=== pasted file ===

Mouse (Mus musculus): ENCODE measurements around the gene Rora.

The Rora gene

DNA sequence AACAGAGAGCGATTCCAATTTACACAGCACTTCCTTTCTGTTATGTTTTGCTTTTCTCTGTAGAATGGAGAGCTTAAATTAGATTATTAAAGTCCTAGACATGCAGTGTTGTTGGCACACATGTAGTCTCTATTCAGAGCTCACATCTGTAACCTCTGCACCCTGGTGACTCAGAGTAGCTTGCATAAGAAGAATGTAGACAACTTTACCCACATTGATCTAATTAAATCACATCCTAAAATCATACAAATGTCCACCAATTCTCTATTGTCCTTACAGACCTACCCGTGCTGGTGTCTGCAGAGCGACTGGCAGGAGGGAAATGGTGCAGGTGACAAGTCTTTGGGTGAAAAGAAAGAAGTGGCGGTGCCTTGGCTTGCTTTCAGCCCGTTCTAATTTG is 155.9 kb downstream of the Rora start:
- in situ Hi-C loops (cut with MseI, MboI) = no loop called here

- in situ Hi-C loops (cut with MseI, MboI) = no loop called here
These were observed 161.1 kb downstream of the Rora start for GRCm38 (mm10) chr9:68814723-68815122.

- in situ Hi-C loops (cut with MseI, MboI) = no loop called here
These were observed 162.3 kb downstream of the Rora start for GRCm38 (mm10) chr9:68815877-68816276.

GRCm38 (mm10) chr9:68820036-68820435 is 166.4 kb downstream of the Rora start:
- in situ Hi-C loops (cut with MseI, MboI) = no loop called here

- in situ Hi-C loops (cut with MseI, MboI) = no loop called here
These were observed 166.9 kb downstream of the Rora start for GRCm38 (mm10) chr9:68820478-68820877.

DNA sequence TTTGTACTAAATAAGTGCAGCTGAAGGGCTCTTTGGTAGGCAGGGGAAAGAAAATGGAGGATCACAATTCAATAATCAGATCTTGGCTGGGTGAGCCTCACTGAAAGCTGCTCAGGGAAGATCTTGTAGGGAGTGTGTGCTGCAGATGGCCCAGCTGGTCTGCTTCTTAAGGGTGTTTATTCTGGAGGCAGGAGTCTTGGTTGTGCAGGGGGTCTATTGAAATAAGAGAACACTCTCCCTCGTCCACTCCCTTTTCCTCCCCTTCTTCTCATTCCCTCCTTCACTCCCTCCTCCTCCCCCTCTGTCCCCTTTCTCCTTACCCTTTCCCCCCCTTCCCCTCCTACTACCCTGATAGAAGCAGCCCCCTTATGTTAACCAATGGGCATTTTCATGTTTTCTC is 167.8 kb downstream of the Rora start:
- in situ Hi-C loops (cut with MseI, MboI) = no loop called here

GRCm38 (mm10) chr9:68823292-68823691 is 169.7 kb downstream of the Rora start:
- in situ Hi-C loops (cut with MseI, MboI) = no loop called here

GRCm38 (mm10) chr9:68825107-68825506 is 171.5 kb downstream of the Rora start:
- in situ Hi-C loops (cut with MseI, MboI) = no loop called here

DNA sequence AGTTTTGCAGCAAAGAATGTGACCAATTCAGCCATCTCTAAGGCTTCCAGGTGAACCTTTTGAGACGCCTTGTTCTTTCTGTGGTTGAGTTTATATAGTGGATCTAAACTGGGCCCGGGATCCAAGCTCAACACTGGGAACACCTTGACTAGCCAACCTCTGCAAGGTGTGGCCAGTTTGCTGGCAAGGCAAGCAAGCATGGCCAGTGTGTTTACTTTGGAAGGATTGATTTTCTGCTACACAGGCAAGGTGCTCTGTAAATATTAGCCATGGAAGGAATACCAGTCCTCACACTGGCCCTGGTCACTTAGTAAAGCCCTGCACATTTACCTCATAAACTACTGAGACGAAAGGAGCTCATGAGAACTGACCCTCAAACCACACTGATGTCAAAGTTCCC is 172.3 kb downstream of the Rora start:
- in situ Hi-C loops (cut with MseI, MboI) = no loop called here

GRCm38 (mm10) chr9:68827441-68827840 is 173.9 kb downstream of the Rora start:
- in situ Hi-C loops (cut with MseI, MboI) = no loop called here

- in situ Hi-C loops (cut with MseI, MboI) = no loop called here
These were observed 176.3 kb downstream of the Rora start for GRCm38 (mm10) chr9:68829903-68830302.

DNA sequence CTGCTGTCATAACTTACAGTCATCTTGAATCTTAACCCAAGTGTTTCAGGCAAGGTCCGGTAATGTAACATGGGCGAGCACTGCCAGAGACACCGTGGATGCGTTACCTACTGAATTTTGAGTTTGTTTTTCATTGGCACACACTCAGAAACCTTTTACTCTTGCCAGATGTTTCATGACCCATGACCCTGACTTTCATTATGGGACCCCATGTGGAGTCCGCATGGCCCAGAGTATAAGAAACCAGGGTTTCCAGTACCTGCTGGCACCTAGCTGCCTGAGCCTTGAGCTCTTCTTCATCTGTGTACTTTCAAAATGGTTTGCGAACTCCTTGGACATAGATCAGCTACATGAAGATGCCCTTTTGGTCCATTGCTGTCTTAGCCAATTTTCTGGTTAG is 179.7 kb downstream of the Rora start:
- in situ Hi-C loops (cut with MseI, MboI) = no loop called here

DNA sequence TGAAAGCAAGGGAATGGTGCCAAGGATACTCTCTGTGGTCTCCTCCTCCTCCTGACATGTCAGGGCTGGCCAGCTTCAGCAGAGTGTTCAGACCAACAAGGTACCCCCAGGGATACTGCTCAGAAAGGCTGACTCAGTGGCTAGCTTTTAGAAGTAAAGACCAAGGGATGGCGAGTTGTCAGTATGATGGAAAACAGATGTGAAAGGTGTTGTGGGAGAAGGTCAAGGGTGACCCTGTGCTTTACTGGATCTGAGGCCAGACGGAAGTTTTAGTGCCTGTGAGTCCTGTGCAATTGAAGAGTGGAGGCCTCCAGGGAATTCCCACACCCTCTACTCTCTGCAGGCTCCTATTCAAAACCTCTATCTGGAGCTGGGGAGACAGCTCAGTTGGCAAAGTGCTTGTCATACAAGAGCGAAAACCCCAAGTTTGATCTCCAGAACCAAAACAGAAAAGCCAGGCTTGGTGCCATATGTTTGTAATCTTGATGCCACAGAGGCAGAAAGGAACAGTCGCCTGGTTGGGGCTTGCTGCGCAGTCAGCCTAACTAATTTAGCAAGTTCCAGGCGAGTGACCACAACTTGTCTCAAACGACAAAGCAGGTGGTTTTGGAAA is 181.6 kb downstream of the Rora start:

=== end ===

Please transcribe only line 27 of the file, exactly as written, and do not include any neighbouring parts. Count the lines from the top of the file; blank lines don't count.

DNA sequence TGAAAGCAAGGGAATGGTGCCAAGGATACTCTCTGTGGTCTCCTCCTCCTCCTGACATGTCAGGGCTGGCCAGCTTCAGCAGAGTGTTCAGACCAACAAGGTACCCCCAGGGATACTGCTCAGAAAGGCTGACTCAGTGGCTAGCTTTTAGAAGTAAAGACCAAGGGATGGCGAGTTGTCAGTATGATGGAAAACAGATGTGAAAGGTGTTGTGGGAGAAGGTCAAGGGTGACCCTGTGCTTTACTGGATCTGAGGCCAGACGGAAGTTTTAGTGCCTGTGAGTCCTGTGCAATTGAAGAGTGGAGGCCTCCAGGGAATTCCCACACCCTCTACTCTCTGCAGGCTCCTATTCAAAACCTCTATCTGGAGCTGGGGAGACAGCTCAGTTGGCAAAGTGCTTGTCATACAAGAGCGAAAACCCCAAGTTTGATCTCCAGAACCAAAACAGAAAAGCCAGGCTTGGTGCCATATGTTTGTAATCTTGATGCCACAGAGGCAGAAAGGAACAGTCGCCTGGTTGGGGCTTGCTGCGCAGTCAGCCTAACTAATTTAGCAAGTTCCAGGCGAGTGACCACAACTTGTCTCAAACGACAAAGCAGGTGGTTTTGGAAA is 181.6 kb downstream of the Rora start: